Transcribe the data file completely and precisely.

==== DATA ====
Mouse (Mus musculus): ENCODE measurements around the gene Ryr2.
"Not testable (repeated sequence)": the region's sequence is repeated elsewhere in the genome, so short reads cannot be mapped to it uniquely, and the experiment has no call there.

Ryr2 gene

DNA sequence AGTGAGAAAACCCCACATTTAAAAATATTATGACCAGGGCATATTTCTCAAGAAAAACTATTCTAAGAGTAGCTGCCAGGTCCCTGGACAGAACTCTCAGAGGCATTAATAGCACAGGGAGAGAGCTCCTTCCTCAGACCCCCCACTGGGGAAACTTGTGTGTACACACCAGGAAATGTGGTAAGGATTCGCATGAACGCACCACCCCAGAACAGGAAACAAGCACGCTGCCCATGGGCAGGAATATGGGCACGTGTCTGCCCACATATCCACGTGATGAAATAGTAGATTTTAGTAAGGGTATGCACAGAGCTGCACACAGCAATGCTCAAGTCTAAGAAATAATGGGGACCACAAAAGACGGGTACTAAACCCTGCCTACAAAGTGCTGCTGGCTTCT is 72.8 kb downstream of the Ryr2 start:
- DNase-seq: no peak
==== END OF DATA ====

Mouse (Mus musculus): ENCODE measurements around the gene Ryr2.
"Not testable (repeated sequence)": the region's sequence is repeated elsewhere in the genome, so short reads cannot be mapped to it uniquely, and the experiment has no call there.

Ryr2 gene

DNA sequence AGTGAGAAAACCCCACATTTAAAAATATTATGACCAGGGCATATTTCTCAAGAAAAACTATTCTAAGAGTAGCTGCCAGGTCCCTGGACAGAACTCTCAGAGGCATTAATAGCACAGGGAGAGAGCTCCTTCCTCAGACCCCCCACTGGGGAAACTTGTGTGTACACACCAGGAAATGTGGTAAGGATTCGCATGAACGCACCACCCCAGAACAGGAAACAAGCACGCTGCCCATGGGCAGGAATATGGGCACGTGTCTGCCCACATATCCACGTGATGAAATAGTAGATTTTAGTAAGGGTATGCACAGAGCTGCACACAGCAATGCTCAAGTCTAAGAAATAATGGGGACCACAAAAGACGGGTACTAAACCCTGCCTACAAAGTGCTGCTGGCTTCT is 72.8 kb downstream of the Ryr2 start:
- DNase-seq: no peak